One of our best moments of the last year was listening to John Solheim talk about his involvement in the creation of the original Anser putter.
Working for gas money in the family garage he ground and finished the original Anser models, one from a mould made by his father Karsten and one from his brother Allan, which became one of golf's iconic clubs.
To celebrate the 50th anniversary of the Anser, Ping is following up the release of the Ping TR 1966 with a limited edition club made from the original moulds, assembled with components used in the U.S.A., and supplied by retailers used in 1966.
The finishing touch is that the sole will again be ground personally by Ping Chairman and CEO John Solheim, who is excited by the project:
It brought back a lot of great memories from the days in our garage near Scottsdale. The Anser is the most successful putter design ever and its place in history is unquestioned. Who could have imagined 50 years after its invention it would still be the most dominant design on tour?
It seems like golfers of all abilities have used an Anser putter at some point. This limited-edition version is a tribute to that success and a look to the future with some of the technology we’ve added in the form of tungsten in the heel and toe to bring it to modern-day weights.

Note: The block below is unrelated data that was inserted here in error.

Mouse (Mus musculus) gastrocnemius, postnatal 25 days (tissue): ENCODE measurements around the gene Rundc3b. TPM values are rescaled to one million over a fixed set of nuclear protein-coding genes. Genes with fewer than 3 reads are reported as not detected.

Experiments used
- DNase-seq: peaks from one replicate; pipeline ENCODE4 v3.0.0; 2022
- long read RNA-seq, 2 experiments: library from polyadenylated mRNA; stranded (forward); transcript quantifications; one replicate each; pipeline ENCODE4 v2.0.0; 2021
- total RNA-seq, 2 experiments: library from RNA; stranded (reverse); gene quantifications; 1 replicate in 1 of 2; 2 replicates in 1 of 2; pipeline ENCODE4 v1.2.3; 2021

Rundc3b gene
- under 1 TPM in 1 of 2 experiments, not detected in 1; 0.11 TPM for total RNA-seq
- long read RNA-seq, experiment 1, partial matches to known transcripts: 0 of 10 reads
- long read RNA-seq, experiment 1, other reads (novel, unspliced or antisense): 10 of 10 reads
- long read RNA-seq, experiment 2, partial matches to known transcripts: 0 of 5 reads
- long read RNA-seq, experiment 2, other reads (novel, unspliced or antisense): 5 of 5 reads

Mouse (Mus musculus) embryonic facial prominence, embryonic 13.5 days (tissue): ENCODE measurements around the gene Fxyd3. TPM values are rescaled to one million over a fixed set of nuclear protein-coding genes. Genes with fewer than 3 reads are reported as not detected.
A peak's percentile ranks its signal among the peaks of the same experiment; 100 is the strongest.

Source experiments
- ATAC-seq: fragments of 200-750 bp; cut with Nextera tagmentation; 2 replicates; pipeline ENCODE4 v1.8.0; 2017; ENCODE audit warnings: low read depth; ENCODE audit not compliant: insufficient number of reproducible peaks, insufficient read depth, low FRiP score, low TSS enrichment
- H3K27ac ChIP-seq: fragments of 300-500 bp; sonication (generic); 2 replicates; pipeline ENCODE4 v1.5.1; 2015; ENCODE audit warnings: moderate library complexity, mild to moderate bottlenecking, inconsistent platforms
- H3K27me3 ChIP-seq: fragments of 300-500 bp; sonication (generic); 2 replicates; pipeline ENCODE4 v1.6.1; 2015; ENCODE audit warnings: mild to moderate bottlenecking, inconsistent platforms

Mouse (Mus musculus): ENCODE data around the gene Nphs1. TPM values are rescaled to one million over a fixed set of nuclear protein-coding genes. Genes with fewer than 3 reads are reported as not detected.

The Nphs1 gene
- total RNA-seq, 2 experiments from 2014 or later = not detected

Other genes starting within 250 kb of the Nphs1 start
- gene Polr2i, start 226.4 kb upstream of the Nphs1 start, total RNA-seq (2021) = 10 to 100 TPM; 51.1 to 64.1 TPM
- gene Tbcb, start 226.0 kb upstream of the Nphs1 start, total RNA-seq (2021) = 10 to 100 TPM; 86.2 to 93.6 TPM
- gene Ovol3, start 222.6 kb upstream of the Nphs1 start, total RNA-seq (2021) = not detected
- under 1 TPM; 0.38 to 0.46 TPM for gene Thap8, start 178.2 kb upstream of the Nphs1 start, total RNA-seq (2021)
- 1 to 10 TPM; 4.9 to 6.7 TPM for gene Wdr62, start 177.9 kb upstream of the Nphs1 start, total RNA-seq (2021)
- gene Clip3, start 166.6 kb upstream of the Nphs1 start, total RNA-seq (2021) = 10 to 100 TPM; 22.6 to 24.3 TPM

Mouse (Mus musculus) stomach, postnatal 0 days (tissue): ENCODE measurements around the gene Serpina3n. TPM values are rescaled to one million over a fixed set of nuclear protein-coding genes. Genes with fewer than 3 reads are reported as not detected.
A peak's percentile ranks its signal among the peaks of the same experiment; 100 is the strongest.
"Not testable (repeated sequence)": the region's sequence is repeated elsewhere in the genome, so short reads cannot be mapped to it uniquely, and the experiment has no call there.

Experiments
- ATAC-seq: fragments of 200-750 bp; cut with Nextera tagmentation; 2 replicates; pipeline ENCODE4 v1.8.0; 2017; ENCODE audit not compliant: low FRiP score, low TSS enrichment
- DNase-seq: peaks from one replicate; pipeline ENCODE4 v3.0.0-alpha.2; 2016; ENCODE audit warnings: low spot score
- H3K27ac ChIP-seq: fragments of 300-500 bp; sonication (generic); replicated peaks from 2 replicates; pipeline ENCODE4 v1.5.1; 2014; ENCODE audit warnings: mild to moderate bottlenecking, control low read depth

The original concept for the Anser putter was sketched on a 78-rpm record sleeve by Ping founder Karsten Solheim in early 1966 and patented the next year.
He originally called the putter the "Answer" but this was too long to put on the toe of the club so John's mother suggested he remove the "w" leaving "Anser" and golf history was made.
The Anser is the most successful putter in golf with over 500 tour titles to its name, including 19 men's major championships, so it dominates the Ping Gold Putter Vault that celebrates each Ping victory with a gold plated replica.
The 50th anniversary limited-edition models are made from high-tensile manganese bronze and come in a commemorative presentation box with a leather putter cover and a certificate of authenticity personally signed by John Solheim.
Staying true to the manufacturing process from 1966, the limited-edition model is sand-cast using both of the original tools (one machined by Karsten and one by his son, Allan) at East Bay Brass Foundry in Richmond, California, that also sand-cast the original Anser.
True Temper and Golf Pride provide shafts and grips as they did for the original Anser and Ping has even used grip tape from 3M who supplied it for the original putter.
The putter is assembled at Ping's HQ in Phoenix where tungsten heel and toe weights are inserted and precisely milled with other key surfaces in the company’s machine shop before Solheim hand grinds each sole.
John Solhiem, Ping Chairman and CEO, again:
Most people don’t realise the amount of hand work that went into the original Anser putters 50 years ago. The radiuses on both of the hand-machined tools were finished with a file and sandpaper by Karsten. I built most of the original Ansers in the garage, starting with machining and grinding the raw castings and continuing on through final assembly.
My brother Allan machined the second mould, which is slightly different and often referred to as the ‘slope-side’ mould. We wanted to bring that hand crafted approach back as part of the Anser’s 50-year celebration and its remarkable contribution to golf.
Ping is producing and serialising 1,550 right-handed 50th anniversary Ansers, 775 from each mould, distinguished by a "K" or "A". Left handed models are also available with an RRP of £850.